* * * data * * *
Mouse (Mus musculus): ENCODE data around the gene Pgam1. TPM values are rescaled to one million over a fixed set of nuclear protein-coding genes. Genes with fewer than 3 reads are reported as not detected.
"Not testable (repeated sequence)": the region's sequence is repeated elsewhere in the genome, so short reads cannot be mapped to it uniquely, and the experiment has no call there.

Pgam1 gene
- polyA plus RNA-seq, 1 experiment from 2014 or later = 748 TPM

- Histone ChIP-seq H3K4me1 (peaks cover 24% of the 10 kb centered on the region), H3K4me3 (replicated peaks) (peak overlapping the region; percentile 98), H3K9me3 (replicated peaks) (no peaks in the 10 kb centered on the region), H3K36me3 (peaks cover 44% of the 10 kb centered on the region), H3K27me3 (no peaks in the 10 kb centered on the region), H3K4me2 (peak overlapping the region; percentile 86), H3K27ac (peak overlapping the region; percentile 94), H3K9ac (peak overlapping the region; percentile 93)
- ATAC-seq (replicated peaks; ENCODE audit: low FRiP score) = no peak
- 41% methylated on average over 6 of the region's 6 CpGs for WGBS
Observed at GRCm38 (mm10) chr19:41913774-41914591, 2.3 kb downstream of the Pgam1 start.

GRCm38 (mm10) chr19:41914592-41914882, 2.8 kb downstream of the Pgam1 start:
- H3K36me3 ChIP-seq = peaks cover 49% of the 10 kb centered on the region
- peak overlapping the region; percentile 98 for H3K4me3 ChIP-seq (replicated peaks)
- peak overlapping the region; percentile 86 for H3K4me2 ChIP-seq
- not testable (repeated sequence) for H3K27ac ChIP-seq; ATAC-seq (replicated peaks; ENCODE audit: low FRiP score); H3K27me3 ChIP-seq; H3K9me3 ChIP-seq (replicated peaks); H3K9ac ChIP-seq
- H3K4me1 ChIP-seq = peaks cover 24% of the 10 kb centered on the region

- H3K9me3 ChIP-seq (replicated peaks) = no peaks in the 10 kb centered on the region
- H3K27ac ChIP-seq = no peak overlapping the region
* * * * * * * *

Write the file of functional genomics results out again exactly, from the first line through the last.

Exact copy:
Mouse (Mus musculus): ENCODE data around the gene Pgam1. TPM values are rescaled to one million over a fixed set of nuclear protein-coding genes. Genes with fewer than 3 reads are reported as not detected.
"Not testable (repeated sequence)": the region's sequence is repeated elsewhere in the genome, so short reads cannot be mapped to it uniquely, and the experiment has no call there.

Pgam1 gene
- polyA plus RNA-seq, 1 experiment from 2014 or later = 748 TPM

- Histone ChIP-seq H3K4me1 (peaks cover 24% of the 10 kb centered on the region), H3K4me3 (replicated peaks) (peak overlapping the region; percentile 98), H3K9me3 (replicated peaks) (no peaks in the 10 kb centered on the region), H3K36me3 (peaks cover 44% of the 10 kb centered on the region), H3K27me3 (no peaks in the 10 kb centered on the region), H3K4me2 (peak overlapping the region; percentile 86), H3K27ac (peak overlapping the region; percentile 94), H3K9ac (peak overlapping the region; percentile 93)
- ATAC-seq (replicated peaks; ENCODE audit: low FRiP score) = no peak
- 41% methylated on average over 6 of the region's 6 CpGs for WGBS
Observed at GRCm38 (mm10) chr19:41913774-41914591, 2.3 kb downstream of the Pgam1 start.

GRCm38 (mm10) chr19:41914592-41914882, 2.8 kb downstream of the Pgam1 start:
- H3K36me3 ChIP-seq = peaks cover 49% of the 10 kb centered on the region
- peak overlapping the region; percentile 98 for H3K4me3 ChIP-seq (replicated peaks)
- peak overlapping the region; percentile 86 for H3K4me2 ChIP-seq
- not testable (repeated sequence) for H3K27ac ChIP-seq; ATAC-seq (replicated peaks; ENCODE audit: low FRiP score); H3K27me3 ChIP-seq; H3K9me3 ChIP-seq (replicated peaks); H3K9ac ChIP-seq
- H3K4me1 ChIP-seq = peaks cover 24% of the 10 kb centered on the region

- H3K9me3 ChIP-seq (replicated peaks) = no peaks in the 10 kb centered on the region
- H3K27ac ChIP-seq = no peak overlapping the region